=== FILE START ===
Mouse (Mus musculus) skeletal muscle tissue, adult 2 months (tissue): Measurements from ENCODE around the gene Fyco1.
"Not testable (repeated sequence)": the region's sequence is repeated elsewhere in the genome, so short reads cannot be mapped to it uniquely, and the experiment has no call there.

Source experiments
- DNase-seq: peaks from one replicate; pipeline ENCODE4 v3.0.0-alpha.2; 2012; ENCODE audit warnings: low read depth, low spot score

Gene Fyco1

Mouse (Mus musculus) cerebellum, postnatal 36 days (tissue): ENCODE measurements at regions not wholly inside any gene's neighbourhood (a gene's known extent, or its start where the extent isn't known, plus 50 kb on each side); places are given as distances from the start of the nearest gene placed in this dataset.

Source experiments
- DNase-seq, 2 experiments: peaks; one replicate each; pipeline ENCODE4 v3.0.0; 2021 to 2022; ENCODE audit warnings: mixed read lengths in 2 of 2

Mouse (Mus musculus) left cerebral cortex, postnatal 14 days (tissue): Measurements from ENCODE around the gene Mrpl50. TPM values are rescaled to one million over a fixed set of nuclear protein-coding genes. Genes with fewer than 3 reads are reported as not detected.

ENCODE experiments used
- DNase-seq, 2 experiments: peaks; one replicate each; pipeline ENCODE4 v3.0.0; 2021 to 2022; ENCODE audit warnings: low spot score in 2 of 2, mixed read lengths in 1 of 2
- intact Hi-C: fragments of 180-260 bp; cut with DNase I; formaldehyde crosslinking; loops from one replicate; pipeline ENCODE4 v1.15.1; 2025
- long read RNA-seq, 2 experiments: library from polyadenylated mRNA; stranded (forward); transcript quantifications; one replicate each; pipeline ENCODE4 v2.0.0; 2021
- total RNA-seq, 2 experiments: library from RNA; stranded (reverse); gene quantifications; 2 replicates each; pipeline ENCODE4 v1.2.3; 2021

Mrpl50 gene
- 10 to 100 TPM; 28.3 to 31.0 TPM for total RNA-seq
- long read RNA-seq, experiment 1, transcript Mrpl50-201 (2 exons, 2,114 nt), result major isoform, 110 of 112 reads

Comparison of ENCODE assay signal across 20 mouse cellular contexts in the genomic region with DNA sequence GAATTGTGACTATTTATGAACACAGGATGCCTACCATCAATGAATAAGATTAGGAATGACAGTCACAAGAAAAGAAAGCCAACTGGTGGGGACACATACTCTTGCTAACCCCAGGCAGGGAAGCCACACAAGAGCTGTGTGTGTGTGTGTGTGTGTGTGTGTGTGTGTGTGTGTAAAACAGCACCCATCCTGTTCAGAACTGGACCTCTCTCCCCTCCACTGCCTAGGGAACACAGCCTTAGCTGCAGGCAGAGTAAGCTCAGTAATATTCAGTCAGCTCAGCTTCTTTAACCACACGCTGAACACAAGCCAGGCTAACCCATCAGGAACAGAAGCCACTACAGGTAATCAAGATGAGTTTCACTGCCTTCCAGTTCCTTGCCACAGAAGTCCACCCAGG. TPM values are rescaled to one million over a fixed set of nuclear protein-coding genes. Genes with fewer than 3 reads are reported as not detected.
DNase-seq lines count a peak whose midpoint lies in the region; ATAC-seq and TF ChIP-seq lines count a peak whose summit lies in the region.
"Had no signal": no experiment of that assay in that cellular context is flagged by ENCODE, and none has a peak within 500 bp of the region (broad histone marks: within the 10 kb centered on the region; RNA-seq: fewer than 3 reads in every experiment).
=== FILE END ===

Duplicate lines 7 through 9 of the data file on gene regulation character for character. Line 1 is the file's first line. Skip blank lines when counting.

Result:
Source experiments
- DNase-seq, 2 experiments: peaks; one replicate each; pipeline ENCODE4 v3.0.0; 2021 to 2022; ENCODE audit warnings: mixed read lengths in 2 of 2

Mouse (Mus musculus) left cerebral cortex, postnatal 14 days (tissue): Measurements from ENCODE around the gene Mrpl50. TPM values are rescaled to one million over a fixed set of nuclear protein-coding genes. Genes with fewer than 3 reads are reported as not detected.